The stories are as timeless as they are timely
With the very first words of its very first theme song, Disney on Broadway revealed a key component of the secret sauce: a tale as old as time. Because as relevant as the shows are today, they're equally rooted in traditional, centuries-old stories—the kind we instinctively respond to from generation to generation.
Think you've never come across the The Lion King story before? Rewind to the first lit course that had you reading Hamlet. The fatherless prince? The villainous uncle? Starting to sound familiar? Though the show's creators say that The Lion King isn't based on Hamlet, they certainly took inspiration from the Danish royal—and, for that matter, from the Old Testament's Joseph and Moses: Simba, like his biblical counterparts, is born into privilege, exiled, and left to strategize a big comeback.
Aladdin, for its part, dates back to the 10th century—specifically, The Thousand and One Nights folktale rooted in Arabic, North African, Turkish, Persian, Indian and other cultures. The stories are bound together by Scherherazade, whose husband is known to off his wives a day after marrying them. Her survival solution? Ending every story with a cliffhanger—among them, Aladdin.
Frozen, of course, descends from Hans Christian Andersen’s beloved classic, The Snow Queen. And here's a fun fact: If you read four of the Frozen characters' names aloud—Hans Kristoff Anna Sven—you get something really close to the Danish author’s name. Point is, there's an element of serious tradition to these stories that audiences take comfort in, even as the productions pull some decidedly 2019 stunts (see below).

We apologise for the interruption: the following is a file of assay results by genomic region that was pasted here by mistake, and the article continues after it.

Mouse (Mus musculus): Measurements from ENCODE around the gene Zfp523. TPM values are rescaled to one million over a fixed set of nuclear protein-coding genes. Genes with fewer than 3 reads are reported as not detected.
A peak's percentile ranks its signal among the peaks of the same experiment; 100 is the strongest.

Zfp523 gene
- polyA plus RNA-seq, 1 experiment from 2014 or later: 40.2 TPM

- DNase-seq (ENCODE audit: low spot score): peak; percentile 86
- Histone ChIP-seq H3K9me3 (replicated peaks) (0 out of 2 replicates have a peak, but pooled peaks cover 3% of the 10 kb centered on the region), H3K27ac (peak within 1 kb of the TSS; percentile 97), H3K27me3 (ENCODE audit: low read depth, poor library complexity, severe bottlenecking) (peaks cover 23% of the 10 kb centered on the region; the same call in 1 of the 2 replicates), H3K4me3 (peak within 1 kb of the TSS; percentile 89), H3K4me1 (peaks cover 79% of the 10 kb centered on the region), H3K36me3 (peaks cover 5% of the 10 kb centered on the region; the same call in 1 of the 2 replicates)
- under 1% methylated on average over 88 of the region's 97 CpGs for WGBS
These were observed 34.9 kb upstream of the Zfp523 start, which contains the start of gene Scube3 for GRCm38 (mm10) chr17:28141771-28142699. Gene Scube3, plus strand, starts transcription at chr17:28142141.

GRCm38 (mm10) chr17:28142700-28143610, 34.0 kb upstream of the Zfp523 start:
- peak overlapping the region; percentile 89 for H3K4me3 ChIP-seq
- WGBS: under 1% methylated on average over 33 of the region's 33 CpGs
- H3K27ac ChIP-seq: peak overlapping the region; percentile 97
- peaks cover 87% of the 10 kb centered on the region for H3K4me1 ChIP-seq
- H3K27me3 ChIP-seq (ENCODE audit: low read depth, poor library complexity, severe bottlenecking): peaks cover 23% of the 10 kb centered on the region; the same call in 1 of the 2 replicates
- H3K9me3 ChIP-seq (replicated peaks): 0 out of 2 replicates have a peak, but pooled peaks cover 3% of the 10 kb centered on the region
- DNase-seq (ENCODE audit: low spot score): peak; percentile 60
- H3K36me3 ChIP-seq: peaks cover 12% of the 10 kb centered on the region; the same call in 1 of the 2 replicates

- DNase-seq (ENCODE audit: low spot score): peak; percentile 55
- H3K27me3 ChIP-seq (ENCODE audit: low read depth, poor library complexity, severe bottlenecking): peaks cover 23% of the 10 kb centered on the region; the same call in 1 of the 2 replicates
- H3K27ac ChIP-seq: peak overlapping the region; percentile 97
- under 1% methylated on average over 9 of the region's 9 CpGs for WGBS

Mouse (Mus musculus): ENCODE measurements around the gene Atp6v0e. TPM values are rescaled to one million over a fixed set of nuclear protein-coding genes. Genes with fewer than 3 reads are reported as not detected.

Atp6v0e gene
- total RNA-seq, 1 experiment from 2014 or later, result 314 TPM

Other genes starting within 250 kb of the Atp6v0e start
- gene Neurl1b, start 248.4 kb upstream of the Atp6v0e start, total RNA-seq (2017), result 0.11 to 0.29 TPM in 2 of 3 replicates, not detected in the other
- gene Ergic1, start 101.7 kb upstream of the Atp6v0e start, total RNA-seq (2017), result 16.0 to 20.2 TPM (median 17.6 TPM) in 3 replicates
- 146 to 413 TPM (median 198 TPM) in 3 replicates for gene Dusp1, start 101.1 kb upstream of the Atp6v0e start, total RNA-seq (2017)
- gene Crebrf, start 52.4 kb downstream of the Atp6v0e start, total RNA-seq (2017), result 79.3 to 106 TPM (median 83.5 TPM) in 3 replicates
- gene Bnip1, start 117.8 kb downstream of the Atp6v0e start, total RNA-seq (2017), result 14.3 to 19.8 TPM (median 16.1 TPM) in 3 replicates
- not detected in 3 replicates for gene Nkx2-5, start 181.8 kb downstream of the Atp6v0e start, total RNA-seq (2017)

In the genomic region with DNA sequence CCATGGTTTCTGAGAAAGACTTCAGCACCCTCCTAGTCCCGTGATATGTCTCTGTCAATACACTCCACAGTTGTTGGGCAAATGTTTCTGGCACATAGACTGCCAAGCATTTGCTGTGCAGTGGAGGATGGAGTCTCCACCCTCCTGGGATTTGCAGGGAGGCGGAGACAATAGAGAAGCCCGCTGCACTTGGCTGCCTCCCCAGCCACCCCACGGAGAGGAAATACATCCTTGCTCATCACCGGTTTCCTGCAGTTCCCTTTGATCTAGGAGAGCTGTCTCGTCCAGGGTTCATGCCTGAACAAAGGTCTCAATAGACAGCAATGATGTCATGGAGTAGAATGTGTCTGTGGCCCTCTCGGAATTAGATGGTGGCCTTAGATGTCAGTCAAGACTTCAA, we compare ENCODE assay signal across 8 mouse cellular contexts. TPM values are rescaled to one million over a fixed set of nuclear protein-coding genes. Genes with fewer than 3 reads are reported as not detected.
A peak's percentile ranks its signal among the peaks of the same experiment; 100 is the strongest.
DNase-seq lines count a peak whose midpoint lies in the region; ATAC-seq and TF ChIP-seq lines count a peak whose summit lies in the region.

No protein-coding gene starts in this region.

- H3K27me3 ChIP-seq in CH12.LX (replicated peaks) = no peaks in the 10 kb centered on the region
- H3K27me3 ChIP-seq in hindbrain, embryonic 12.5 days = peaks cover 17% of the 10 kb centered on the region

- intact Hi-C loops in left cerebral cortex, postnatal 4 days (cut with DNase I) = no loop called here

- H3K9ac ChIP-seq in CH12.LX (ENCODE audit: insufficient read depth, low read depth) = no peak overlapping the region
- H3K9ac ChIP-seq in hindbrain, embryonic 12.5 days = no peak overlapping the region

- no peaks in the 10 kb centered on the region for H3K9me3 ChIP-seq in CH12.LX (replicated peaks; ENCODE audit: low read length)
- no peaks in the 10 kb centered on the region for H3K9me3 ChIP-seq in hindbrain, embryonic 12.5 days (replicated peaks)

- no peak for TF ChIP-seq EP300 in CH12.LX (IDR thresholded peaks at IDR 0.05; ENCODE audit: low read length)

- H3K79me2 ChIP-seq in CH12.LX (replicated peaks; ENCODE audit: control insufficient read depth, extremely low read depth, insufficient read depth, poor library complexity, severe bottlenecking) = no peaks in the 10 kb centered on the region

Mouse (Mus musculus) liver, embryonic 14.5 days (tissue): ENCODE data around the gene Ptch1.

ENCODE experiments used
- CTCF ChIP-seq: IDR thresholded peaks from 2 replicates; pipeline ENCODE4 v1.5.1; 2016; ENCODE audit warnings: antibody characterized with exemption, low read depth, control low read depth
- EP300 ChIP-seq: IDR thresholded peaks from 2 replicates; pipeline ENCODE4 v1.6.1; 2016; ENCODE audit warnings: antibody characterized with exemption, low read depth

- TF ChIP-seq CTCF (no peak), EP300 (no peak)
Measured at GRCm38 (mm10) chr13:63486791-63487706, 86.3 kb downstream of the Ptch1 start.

The spectacle aspect has gone truly next-level
There’s a moment in Frozen when Elsa’s cape is suddenly whisked away into nothingness, and the audience unfailingly gasps. And a carpet ride so mind-blowing in Aladdin, even the illustrious physicist Margaret Ebunoluwa Aderin-Pocock can't put her finger on how the whole thing works. Of course, she's hardly alone. The majority of any given Disney on Broadway audience is left wondering, “But how?!”
Much of the answer depends on unprecedented technology in addition to good, old-fashioned stage magic. When the Aladdin team started out, the mission was to break new ground in musical theater technology. (See: the stumped physicist.) The result includes computerized "toaster lifts" that shoot dancers into the air from below the stage, 45 machines that can transform the stage in seconds and 14 distinct, precise audio zones.
And for Frozen, the chasing of technological advances continues. The current Broadway show has a nearly 9,000-pound video wall with seven million LED lights, 19 laser projectors and 32 computers, all of which work in tandem to make the castle turn to ice—elements that couldn't have existed even a few years ago, according to costume and set designer Christopher Oram, who absolutely won't disclose how Elsa's cape flies off.